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From Birmingham to Bangladesh in three stages

A BMS World Mission family shares the ups and downs of leaving for mission and starting life in another country

“Six months doesn’t seem like a lot of time,” say BMS mission workers Cassandra and Luiz Marques. “However our semester at BMS’ training facility, the International Mission Centre, was sufficient to change the course of our journey towards Bangladesh.”

The couple, originally from Brazil, flew out on 2 July to join the service branch of the Bangladesh Baptist Church Sangha (BBCS), where they will be involved in development and advocacy work. Leaving the friends, family and community they’ve called home for half a year was neither an easy experience nor one that’s simple to describe.

But here are the three stages of the Marqueses’ departure from Birmingham to Dhaka.

Parting ways

When moving to another country, there are feelings of excitement and trepidation for the unknown future as well as a deep sadness at leaving the familiar warmth of home and loved ones.

“During our time in Birmingham we met incredible people with different backgrounds and histories. It was precious to us to be with people who finally knew what we were going through. People whose journeys were intertwined by the eminent departure and uncountable and painful goodbyes to come.

Seeing the remaining few mission personnel and members of staff waving to us, as the car slowly reversed and manoeuvred towards Birmingham International, was enough to give us lumps in our throats.”

Long flights

Their journey, not including time spent sitting in terminals or travelling to and from airports on each end, was ten hours long. This can be stressful and tiring for the most experienced of travellers. Now imagine doing it with a six and two-year-old.

“We learned some very useful lessons in those ten hours.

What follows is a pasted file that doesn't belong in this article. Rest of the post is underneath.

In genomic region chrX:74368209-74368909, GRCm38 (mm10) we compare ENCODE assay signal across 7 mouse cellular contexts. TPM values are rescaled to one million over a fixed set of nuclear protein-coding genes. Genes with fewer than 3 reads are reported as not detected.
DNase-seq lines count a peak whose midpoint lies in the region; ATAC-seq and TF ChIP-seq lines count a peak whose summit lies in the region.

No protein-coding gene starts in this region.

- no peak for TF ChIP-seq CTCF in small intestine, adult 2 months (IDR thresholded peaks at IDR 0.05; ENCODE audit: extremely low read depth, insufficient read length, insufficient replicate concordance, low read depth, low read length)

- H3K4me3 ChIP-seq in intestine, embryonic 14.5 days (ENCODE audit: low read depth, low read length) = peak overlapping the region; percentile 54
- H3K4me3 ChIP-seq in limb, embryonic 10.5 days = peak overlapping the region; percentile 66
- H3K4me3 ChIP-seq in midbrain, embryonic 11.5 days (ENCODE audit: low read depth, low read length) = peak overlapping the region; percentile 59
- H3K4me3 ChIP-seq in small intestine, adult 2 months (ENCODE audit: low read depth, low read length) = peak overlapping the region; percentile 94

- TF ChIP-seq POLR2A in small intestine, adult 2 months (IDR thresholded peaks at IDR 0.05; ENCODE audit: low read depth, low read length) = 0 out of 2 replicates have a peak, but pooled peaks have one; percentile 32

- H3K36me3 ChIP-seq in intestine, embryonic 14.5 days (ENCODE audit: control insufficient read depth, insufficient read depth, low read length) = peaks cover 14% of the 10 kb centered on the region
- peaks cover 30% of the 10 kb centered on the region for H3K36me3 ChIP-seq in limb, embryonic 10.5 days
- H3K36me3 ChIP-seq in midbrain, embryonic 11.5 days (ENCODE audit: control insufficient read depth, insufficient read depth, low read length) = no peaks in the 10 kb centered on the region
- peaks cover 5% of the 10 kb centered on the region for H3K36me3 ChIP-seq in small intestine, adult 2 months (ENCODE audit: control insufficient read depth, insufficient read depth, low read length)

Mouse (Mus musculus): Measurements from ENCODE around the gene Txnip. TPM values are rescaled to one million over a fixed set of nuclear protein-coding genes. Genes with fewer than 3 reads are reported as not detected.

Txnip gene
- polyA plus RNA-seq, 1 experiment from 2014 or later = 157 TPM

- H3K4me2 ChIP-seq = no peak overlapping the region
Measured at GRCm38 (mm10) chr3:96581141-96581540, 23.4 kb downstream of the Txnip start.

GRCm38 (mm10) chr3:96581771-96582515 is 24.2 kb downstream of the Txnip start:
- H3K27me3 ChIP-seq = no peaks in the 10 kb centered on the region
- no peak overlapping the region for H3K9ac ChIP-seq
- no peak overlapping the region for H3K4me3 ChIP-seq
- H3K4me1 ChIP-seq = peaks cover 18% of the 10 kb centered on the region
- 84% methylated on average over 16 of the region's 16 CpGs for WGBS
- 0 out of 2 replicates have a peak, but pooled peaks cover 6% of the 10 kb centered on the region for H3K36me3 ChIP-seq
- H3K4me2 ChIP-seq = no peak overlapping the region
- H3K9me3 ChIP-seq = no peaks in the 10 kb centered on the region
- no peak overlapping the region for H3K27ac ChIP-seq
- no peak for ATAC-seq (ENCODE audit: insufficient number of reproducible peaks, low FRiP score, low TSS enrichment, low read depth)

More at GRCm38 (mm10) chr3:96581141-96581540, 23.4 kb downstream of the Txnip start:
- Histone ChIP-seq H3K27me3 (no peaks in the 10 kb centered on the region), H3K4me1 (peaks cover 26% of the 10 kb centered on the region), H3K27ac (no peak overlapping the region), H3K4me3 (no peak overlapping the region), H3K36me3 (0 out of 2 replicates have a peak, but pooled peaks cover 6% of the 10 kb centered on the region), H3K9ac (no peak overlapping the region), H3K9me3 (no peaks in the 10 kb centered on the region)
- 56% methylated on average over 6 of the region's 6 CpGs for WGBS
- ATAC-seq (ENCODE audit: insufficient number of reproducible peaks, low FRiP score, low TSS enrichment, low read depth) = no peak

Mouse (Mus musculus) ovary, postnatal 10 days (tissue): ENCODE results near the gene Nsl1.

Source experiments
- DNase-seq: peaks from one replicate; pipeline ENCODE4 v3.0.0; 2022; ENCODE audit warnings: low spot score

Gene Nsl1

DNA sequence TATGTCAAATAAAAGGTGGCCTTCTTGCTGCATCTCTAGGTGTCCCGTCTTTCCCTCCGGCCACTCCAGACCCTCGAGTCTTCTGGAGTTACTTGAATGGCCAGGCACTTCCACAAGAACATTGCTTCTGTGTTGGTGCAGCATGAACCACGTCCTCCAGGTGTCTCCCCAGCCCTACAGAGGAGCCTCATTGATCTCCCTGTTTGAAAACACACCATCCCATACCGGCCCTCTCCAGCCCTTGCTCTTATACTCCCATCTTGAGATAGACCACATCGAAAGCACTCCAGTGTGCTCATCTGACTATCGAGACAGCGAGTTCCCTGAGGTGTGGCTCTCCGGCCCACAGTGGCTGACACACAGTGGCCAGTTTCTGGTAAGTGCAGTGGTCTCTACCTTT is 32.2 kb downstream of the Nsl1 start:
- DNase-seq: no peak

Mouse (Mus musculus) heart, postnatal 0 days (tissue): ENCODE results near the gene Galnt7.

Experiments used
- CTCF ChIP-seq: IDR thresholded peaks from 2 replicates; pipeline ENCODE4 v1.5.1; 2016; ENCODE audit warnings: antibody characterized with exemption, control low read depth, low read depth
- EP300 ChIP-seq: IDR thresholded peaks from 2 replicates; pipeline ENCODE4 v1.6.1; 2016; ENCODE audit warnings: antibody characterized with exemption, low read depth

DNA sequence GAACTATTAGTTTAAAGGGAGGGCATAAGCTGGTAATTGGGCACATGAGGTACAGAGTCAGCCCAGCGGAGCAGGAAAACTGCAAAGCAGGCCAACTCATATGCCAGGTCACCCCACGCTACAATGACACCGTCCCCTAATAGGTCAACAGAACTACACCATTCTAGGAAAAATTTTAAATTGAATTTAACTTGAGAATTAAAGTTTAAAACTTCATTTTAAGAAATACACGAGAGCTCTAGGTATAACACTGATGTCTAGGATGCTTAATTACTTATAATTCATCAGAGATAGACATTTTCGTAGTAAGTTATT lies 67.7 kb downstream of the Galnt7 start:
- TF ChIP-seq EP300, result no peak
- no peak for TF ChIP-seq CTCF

A six-year-old is fully capable of going to the toilet on his own. However, you can guarantee he will spend twice as long, flush the toilet three times, use every single available product to wash his hands and come back with his shirt soaking wet shouting, “I couldn’t close the door and still locked myself in!”

Friendly children get you free child care in an aeroplane. Air hostesses will take them from your seat, dress them in their uniform, take their picture and return them 30 minutes later with faces painted with chocolate and holding a half-eaten chocolate bar.

Prepare yourself for unexpected feelings. Like the surge of happiness you will feel when seeing part of your luggage appearing on the conveyer belt. You will share this moment with the strangers around you regardless of language barriers.”

First impressions

“It’s hot here!”

The Marques family left the UK just as the summer was heating up. And though they missed the our mini heatwave, temperatures in Bangladesh have more than made up for it. They were not ready for the humidity. “It gives you a claustrophobic sensation of almost drowning with every breath. The humidity reaches almost 100 per cent according to some sources, which for me would mean breathing water not air,” says Luiz.

The weather, however, wasn’t the only shocking thing about their first few moments in the country.

“Landing in Dhaka was like opening the door of a time machine. It felt a bit like revisiting William Carey’s journey centuries ago.

"There was a crowd outside of the airport’s gates. A mix of people waiting for arrivals and some who appeared to be asking for help. We left the airport as quickly as possible. Just enough time to check if all the seven large suitcases were inside the car and a last minute glance to be sure all the children were there as well. We arrived.”

“We were interested in going to Bangladesh because we believe that it’s our role as Christians to make a difference in this world,” says Cassandra, “and we feel it is a call from God to be in involved in speaking for those who cannot speak for themselves and defending the rights of others.”

Cassandra and Luiz will be working with the Social Health and Education Development (SHED) Board of BBCS, and are excited to begin their development ministry and language study. Please keep them in your prayers as they embark on this new mission adventure and follow God’s lead, through their lives and work in Bangladesh.


You can support this family and journey with Cassandra, Luiz, Ulisses and Elena in Bangladesh by becoming a 24:7 Partner. Find out more about individual or a church giving today.
 


This article first appeared on the website of BMS World Mission and is used with permission  




 

 

 

BMS World Mission, 31/07/2015
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